Half Measures

Dead Nor Alive

Daniel W.J. Mackenzie & Richard A. Ingram
Half Death

From somewhere in the murky depths of cyberspace seeps this collaboration between Brits Daniel WJ Mackenzie and Richard A Ingram (not to be confused with their non-initialed namesakes of course). Although active in copious creative capacities (e.g. film music, installation and the visual arts), Mackenzie is known for his bone for the drone, while Ingram plays piano. These complementary activities provide crossover points for the pair, who bob and weave in a pantomime of amicable compromise throughout this (warning: cliché imminent) ‘soundtrack for an imaginary movie’.

Granted, the cap fits: it’s a ‘narrative’ in the sense of an unfolding mystery and ‘cinematic’ in its mood of slow-burning melodrama. By turns Deaf Centre and Deathprod, this ‘dystopian’ series of non-events knowingly wields ambient tropes like sepia piano chords (‘Creeping’), softly pulsating synth pads (‘Two Futures’), searing crescendos (‘Half Death’) and indistinct interludes (‘Victoria I (Rain)’). And it makes for a compelling listen or ten. It’s issued in a 200-copy edition with black and white photography and all the trimmings, although my promo copy consists of a nondescript disc in a sad paper sleeve.

Reductio ad Incendium

Yann Novak
Slowly Dismantling
AUSTRALIA ROOM 40 RM4112 CD (2019)

US ambientologist Yann Novak applies the rules of reduction in his take on the genre, foregrounding not the sound but the spaces around, which he characterises as ‘zones of liberation within which a spectrum of identity is formed’. In practical terms, this entails the hiving off and germination of discrete sonic elements within a neutral terrain; a minimalism not to be confused with one of ‘static’ ambient music that simply lacks detail or event, and further still from the extremes of heavily layered ‘power ambient’ or its ‘lower case’ counterpart. In other words, it is not simply the bourgeois refusal of excess but a removal to a position of safety from which to observe and grow.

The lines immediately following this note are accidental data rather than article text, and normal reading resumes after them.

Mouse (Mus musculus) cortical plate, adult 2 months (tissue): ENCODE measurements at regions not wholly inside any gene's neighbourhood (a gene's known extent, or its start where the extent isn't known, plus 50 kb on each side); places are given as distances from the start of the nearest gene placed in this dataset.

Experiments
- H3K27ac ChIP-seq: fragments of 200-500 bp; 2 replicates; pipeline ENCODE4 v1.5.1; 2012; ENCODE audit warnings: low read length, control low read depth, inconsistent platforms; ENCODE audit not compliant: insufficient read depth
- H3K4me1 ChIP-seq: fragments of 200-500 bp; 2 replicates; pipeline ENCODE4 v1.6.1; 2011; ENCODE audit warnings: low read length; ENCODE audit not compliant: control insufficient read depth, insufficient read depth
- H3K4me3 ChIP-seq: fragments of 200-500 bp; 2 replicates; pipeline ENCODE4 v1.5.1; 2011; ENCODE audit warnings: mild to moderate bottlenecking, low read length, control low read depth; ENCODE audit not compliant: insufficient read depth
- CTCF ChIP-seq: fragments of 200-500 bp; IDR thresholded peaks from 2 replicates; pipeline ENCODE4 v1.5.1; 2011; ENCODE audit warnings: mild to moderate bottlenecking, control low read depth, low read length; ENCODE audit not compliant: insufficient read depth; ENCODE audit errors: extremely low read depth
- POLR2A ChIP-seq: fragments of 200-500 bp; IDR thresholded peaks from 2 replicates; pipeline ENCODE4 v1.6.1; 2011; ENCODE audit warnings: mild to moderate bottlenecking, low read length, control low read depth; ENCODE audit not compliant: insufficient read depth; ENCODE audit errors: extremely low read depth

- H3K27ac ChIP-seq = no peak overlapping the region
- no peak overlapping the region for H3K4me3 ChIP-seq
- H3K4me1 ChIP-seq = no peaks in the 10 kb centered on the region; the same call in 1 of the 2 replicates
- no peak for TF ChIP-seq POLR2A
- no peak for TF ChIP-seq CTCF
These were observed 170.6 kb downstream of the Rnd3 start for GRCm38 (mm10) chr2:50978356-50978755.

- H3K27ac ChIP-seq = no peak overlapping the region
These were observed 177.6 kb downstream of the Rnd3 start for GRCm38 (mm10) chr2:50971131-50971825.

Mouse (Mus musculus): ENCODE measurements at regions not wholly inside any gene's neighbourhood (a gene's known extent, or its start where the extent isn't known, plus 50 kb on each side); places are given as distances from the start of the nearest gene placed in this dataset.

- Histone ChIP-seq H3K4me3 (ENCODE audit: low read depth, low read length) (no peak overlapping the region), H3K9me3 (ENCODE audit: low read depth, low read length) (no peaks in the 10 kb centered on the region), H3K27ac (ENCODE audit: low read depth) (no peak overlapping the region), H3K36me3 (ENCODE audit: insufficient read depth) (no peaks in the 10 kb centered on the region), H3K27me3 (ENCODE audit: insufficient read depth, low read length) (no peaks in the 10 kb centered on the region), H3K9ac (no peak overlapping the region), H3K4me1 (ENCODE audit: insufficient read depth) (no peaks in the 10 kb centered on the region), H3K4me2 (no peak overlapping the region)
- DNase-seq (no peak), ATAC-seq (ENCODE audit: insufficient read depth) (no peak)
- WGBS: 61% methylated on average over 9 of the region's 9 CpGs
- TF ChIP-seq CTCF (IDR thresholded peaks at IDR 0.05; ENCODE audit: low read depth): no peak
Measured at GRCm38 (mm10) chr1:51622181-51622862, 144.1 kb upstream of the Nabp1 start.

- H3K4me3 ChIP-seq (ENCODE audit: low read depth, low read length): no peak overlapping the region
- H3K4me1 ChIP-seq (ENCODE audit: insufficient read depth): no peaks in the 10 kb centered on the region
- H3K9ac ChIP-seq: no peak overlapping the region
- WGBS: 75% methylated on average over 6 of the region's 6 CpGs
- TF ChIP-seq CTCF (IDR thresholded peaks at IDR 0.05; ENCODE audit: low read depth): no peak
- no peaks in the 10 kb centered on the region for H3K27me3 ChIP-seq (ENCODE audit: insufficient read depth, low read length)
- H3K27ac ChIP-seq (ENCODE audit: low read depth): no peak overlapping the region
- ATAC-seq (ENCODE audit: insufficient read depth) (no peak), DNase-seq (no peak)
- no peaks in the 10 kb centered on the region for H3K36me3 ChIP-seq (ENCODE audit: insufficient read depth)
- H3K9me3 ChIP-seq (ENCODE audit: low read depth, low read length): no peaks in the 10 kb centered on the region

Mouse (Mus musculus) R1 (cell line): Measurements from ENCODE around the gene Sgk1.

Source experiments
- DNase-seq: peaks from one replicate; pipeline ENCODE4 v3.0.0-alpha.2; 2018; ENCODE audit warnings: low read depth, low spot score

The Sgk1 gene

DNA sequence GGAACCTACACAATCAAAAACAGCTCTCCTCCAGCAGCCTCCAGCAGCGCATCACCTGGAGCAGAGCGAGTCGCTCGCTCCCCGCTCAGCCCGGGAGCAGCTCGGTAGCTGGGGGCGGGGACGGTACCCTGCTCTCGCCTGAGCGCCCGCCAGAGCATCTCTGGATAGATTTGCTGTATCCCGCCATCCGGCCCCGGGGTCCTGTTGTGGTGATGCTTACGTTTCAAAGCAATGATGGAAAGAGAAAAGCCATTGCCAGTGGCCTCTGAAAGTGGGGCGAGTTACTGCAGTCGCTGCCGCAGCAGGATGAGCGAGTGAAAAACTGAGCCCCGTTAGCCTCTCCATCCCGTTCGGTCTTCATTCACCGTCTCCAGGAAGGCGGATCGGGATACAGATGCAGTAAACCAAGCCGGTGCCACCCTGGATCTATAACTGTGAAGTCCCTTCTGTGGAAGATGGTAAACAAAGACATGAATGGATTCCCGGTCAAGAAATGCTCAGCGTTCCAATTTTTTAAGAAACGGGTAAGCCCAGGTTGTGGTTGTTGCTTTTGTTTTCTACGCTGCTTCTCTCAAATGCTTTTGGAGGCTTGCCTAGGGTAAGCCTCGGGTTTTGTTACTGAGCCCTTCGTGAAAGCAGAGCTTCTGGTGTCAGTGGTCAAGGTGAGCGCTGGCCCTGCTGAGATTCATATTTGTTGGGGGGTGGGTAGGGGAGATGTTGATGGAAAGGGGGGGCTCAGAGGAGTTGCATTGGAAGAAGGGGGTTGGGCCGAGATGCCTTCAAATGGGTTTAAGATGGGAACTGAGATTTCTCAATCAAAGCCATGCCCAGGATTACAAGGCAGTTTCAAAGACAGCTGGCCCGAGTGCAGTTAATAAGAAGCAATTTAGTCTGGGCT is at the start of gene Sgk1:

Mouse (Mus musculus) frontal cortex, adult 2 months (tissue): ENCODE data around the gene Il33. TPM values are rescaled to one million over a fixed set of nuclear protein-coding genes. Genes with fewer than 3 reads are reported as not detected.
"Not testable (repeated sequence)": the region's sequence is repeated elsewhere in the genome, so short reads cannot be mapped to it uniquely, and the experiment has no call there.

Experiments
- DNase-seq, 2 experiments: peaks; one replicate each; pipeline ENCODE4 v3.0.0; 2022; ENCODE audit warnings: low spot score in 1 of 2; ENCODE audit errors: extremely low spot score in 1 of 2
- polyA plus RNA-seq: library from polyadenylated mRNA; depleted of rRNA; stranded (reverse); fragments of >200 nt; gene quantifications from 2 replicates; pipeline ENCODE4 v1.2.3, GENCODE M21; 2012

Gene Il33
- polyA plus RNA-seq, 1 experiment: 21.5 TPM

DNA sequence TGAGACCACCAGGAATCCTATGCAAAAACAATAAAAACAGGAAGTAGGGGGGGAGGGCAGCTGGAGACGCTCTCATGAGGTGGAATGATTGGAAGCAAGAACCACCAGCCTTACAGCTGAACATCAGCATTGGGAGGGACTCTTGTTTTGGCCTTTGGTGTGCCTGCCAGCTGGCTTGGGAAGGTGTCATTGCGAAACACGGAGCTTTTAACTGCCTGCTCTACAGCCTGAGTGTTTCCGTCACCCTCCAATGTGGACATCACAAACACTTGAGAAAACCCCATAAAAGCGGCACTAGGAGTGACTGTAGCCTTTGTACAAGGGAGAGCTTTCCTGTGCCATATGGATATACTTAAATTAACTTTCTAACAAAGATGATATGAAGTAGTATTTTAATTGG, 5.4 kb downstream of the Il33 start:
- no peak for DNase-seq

The opening theme (‘All Things End, Sometimes in Fire’) and cover art both relate to a pivotal event in Novak’s history: the burning down of the Hotel Washington, Wisconsin, in 1996. For around 20 years the hotel and its bars had been a haven for the gay community and its destruction thwarted the 17-year-old Novak’s expectations of ‘exploring (his) newfound queer identity’ within. The sense of loss was compounded by the emergence of what he describes as an ersatz, ‘mainstream version of gay culture’. The artist’s experience of subsequent events was one of alienated introversion, but a growing sense of acceptance over years culminated in this unconventionally ‘queer’ recording (as he relates it). It’s a soft, subharmonic roar of an ambient album – Thomas Köner for bedtime perhaps – and quasi-hauntological in its hiss-laden proposition of a stifled future. I’ve been unmoved by similar practitioners, but Novak manages to hit all the right tones here.